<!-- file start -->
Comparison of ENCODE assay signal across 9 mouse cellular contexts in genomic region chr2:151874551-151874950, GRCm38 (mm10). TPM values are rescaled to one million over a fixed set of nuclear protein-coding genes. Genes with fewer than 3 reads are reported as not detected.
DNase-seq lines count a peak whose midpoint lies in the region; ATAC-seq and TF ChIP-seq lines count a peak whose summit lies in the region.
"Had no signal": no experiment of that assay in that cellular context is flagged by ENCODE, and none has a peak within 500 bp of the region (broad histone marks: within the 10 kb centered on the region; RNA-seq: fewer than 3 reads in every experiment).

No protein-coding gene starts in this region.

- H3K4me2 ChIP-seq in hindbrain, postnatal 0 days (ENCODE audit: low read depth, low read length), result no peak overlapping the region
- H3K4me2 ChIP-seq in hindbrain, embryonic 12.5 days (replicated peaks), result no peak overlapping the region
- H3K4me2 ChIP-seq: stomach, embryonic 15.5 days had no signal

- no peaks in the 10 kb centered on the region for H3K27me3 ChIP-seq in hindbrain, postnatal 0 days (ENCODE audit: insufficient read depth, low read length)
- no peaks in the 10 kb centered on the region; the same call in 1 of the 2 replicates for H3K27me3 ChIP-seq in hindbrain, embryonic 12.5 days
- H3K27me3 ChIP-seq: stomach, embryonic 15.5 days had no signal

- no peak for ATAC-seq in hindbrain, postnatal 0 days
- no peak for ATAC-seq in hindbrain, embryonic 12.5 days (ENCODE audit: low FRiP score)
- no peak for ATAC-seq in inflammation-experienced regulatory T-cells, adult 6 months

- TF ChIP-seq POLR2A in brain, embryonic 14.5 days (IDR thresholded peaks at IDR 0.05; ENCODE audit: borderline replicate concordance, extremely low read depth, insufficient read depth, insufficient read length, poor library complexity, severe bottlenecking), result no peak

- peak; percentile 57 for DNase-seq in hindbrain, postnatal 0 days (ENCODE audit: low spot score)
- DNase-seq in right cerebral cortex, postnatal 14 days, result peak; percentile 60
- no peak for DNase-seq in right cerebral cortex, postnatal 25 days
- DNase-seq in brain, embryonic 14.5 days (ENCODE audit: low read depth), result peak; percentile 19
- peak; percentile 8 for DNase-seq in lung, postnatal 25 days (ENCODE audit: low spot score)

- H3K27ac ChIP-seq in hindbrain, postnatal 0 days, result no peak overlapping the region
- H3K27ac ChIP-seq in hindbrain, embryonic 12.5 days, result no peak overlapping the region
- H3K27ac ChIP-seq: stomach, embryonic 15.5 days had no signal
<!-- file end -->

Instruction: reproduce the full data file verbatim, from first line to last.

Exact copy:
Comparison of ENCODE assay signal across 9 mouse cellular contexts in genomic region chr2:151874551-151874950, GRCm38 (mm10). TPM values are rescaled to one million over a fixed set of nuclear protein-coding genes. Genes with fewer than 3 reads are reported as not detected.
DNase-seq lines count a peak whose midpoint lies in the region; ATAC-seq and TF ChIP-seq lines count a peak whose summit lies in the region.
"Had no signal": no experiment of that assay in that cellular context is flagged by ENCODE, and none has a peak within 500 bp of the region (broad histone marks: within the 10 kb centered on the region; RNA-seq: fewer than 3 reads in every experiment).

No protein-coding gene starts in this region.

- H3K4me2 ChIP-seq in hindbrain, postnatal 0 days (ENCODE audit: low read depth, low read length), result no peak overlapping the region
- H3K4me2 ChIP-seq in hindbrain, embryonic 12.5 days (replicated peaks), result no peak overlapping the region
- H3K4me2 ChIP-seq: stomach, embryonic 15.5 days had no signal

- no peaks in the 10 kb centered on the region for H3K27me3 ChIP-seq in hindbrain, postnatal 0 days (ENCODE audit: insufficient read depth, low read length)
- no peaks in the 10 kb centered on the region; the same call in 1 of the 2 replicates for H3K27me3 ChIP-seq in hindbrain, embryonic 12.5 days
- H3K27me3 ChIP-seq: stomach, embryonic 15.5 days had no signal

- no peak for ATAC-seq in hindbrain, postnatal 0 days
- no peak for ATAC-seq in hindbrain, embryonic 12.5 days (ENCODE audit: low FRiP score)
- no peak for ATAC-seq in inflammation-experienced regulatory T-cells, adult 6 months

- TF ChIP-seq POLR2A in brain, embryonic 14.5 days (IDR thresholded peaks at IDR 0.05; ENCODE audit: borderline replicate concordance, extremely low read depth, insufficient read depth, insufficient read length, poor library complexity, severe bottlenecking), result no peak

- peak; percentile 57 for DNase-seq in hindbrain, postnatal 0 days (ENCODE audit: low spot score)
- DNase-seq in right cerebral cortex, postnatal 14 days, result peak; percentile 60
- no peak for DNase-seq in right cerebral cortex, postnatal 25 days
- DNase-seq in brain, embryonic 14.5 days (ENCODE audit: low read depth), result peak; percentile 19
- peak; percentile 8 for DNase-seq in lung, postnatal 25 days (ENCODE audit: low spot score)

- H3K27ac ChIP-seq in hindbrain, postnatal 0 days, result no peak overlapping the region
- H3K27ac ChIP-seq in hindbrain, embryonic 12.5 days, result no peak overlapping the region
- H3K27ac ChIP-seq: stomach, embryonic 15.5 days had no signal